Dismiss Notice
Join Physics Forums Today!
The friendliest, high quality science and math community on the planet! Everyone who loves science is here!

Schwarzschild solution and velocity of stationary observer

  1. Oct 11, 2009 #1
    Hey all,

    I suddenly find myself very confused about velocity and coordinate systems. I have a feeling this is very simple, but sometimes the mind just curls up, you know? ;)

    When you ask what an observer observe, you need to see things from his point of view - his reference frame. And his reference frame must be a frame moving with him. But this reference frame can look very different depending on what coordinates he choose, right? So this frame can e.g. be an inertial frame, but it can also be some weird twisted frame, right?

    Consider the Schwarzschild solution and a stationary observer at a distance r from the center (beyond 2GM). He must of course be using some sort of thrust to stay still.

    Now, my book says: "Work in inertial coordinates such that the observer is in the rest frame. Then the velocity of the observer is U = (1,0,0,0)." So the observer, using inertial coordinates, sees himself as having velocity U=(1,0,0,0)?

    Another place in my book, the velocity of this stationary observer is described as

    [tex]U=((1-\frac{2GM}{r})^{-1/2},0,0,0)[/tex]

    This is obviously in a coordinate system where the metric is the Schwarzschild metric itself. So this is another kind of reference frame. But is this what the observer himself measures? I think I have a tendency to consider a omnipresent observer looking down at the whole S.T., and I think I have considered

    [tex]U=((1-\frac{2GM}{r})^{-1/2},0,0,0)[/tex]

    as the velocity that this omnipresent observer sees the stationary observer having. But this is wrong, right?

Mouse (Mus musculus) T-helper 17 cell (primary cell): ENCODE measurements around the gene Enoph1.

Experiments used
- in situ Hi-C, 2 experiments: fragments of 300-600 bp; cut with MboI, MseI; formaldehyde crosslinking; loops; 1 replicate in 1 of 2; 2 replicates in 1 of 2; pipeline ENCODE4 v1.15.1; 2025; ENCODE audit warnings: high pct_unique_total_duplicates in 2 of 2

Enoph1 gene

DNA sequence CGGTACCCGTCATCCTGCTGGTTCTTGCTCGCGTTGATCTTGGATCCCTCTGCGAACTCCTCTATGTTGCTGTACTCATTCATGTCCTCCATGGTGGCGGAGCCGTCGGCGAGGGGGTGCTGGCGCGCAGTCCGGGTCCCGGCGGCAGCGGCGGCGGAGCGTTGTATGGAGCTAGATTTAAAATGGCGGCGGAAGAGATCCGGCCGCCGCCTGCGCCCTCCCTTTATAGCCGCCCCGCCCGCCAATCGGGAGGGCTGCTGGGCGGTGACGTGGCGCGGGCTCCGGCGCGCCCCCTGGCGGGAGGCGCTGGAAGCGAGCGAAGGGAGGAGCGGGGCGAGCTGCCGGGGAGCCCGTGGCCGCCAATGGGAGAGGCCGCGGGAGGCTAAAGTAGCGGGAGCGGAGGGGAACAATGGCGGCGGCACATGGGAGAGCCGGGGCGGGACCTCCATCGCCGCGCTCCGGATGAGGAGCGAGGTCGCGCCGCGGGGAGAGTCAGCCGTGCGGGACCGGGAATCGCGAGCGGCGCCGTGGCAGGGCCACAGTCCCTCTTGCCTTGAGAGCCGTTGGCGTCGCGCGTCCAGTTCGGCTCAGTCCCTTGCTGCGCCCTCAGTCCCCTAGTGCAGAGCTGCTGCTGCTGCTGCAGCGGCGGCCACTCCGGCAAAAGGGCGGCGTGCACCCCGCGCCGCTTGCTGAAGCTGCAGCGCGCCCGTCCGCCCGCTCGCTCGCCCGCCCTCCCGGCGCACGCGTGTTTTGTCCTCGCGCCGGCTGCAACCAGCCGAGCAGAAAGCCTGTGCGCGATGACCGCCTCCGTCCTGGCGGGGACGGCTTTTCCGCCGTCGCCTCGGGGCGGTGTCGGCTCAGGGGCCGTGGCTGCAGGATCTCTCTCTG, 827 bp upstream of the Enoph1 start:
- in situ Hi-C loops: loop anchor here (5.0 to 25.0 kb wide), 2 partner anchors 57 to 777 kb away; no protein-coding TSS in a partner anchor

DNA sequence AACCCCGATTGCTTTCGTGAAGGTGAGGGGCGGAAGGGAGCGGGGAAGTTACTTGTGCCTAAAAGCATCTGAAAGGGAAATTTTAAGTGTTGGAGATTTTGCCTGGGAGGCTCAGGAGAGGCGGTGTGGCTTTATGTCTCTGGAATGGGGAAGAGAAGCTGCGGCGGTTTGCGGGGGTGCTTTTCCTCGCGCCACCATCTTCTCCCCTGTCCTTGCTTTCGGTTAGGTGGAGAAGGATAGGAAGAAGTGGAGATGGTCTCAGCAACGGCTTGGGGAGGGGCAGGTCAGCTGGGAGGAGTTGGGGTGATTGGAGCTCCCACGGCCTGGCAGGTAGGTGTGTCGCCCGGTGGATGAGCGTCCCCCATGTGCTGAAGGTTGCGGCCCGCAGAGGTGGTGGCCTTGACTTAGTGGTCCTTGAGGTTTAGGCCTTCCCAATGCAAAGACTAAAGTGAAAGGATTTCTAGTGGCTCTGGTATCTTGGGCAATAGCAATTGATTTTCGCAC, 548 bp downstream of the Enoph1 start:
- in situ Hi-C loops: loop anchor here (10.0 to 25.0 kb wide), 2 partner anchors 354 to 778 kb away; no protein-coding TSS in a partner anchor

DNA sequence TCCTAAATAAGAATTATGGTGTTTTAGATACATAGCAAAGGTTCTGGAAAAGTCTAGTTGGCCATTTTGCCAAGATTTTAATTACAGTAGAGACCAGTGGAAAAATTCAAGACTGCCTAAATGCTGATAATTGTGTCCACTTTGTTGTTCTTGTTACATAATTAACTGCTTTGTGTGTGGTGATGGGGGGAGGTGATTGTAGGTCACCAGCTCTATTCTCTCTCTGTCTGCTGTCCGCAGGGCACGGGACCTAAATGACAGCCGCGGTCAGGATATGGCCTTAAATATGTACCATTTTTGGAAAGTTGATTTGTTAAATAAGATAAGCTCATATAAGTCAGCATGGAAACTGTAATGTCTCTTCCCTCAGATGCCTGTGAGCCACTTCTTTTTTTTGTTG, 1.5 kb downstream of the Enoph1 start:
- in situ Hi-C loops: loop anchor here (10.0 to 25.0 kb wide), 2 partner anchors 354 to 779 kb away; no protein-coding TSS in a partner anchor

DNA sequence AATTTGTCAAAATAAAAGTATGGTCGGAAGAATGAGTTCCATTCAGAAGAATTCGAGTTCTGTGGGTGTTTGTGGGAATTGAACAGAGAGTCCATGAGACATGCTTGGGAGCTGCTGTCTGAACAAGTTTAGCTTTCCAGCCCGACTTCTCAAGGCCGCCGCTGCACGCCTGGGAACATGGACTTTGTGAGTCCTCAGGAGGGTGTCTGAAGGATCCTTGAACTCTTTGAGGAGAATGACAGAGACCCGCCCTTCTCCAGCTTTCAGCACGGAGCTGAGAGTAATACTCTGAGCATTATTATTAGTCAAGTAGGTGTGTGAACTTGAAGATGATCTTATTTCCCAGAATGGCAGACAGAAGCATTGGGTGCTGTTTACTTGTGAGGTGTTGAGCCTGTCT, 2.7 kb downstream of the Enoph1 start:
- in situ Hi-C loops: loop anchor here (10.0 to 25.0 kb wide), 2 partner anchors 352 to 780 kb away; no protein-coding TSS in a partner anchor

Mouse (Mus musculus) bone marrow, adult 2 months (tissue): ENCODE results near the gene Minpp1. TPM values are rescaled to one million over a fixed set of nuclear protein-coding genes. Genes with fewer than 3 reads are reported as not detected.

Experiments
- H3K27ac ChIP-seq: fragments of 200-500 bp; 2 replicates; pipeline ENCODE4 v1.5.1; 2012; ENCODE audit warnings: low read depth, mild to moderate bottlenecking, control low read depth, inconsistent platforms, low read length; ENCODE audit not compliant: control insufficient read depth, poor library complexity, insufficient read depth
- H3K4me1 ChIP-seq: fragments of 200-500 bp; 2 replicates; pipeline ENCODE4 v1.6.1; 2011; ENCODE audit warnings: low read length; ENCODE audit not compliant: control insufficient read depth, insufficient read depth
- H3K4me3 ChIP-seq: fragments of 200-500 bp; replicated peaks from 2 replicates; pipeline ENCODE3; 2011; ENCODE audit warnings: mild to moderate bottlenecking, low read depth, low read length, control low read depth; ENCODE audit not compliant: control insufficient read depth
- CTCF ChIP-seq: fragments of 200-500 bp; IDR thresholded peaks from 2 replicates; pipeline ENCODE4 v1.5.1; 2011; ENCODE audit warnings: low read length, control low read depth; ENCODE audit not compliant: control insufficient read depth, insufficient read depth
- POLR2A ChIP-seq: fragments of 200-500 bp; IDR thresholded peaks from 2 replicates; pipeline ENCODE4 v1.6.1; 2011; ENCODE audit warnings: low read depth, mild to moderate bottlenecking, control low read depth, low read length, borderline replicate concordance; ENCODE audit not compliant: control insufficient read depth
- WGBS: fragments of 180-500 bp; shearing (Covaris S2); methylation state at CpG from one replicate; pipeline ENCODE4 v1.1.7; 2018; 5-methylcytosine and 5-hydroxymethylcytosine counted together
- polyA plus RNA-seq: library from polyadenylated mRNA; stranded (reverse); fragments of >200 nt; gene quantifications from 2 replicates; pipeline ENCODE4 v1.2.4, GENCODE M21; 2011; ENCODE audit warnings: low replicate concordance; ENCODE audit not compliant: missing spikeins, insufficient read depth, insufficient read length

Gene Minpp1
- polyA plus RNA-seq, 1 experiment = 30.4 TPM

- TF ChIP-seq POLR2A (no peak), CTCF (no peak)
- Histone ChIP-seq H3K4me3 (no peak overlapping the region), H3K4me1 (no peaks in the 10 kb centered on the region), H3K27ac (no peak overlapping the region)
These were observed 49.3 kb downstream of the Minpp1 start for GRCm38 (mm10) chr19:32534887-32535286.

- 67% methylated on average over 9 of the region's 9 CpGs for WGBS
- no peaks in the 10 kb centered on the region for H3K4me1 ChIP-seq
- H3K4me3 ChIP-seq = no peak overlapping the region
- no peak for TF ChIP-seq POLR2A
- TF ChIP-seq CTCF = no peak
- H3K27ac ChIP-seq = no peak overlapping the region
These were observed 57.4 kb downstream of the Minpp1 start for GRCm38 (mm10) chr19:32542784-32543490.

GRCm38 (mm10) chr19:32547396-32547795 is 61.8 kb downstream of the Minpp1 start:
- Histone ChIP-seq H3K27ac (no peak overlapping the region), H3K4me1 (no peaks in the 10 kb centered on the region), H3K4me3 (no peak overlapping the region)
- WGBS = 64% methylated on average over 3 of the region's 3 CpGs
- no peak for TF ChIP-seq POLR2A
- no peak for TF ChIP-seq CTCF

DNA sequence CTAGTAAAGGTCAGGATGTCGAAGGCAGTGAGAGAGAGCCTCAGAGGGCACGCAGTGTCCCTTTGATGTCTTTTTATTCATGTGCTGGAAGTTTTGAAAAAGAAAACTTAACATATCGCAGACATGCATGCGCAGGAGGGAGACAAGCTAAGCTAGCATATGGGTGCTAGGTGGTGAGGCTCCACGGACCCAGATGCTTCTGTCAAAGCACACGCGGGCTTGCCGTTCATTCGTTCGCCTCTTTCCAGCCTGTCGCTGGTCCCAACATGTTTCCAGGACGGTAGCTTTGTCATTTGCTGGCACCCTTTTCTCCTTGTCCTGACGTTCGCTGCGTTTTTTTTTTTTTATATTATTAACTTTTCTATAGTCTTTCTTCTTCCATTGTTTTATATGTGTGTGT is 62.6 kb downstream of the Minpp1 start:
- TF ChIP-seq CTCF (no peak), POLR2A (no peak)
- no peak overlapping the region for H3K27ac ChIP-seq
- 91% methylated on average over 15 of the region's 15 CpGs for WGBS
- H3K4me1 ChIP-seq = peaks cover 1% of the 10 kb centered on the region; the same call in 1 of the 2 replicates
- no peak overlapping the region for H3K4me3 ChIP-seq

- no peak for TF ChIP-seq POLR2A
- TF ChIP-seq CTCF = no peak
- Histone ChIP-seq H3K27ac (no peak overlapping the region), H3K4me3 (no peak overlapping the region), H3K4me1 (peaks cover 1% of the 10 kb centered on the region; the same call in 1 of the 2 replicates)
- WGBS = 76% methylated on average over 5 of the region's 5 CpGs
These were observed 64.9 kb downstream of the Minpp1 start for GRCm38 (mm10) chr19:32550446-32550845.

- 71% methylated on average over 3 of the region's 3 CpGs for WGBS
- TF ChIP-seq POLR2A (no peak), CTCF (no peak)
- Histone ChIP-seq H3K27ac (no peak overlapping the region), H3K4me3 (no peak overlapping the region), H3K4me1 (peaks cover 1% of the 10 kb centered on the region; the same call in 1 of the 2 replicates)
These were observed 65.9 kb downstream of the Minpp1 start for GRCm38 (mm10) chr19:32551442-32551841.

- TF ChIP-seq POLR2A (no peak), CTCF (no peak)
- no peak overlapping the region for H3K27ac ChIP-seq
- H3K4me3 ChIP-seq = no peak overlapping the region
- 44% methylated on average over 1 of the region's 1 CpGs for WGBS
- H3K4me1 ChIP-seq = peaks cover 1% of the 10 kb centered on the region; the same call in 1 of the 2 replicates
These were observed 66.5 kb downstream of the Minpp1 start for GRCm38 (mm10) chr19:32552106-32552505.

So basically, when you want to know your velocity, you choose a coordinate system, find the corresponding metric and then calculate the velocity from the relation

    [tex]U^\mu U^\nu g_{\mu \nu} = -1. [/tex]

    And what you find is the velocity that you see yourself having. Right?
     
  2. jcsd
  3. Oct 11, 2009 #2

    Jonathan Scott

    User Avatar
    Gold Member

    An observer's own four-velocity is always (1,0,0,0), isn't it?
     
  4. Oct 11, 2009 #3

    atyy

    User Avatar
    Science Advisor

    Yes.

    Edit: Ooops, I meant just the LHS, not sure if the RHS is right - does it work out in Schwarzschild coordinates?
     
    Last edited: Oct 11, 2009
  5. Oct 11, 2009 #4

    Mentz114

    User Avatar
    Gold Member

  6. Oct 11, 2009 #5
    The equation holds in any coordinate system, so it works in Schwarzschild coordinates as well. This is the neat thing about tensors equations and scalars - they don't care much about coordinates. :)
     
  7. Oct 11, 2009 #6
  8. Oct 11, 2009 #7
    No, only in special relativity.
     
  9. Oct 11, 2009 #8

    Jonathan Scott

    User Avatar
    Gold Member

    OK - I guess the way I learned GR it had never occurred to me to use "own velocity" in a different way from SR.
     
  10. Oct 11, 2009 #9

    atyy

    User Avatar
    Science Advisor

    OK, good, that's what I thought from Fermi-Walker transport, but sometimes I need to do the computation in another coordinate system for a sanity check :)
     
Know someone interested in this topic? Share this thread via Reddit, Google+, Twitter, or Facebook




Similar Discussions: Schwarzschild solution and velocity of stationary observer
  1. Schwarzschild solution (Replies: 6)

Loading...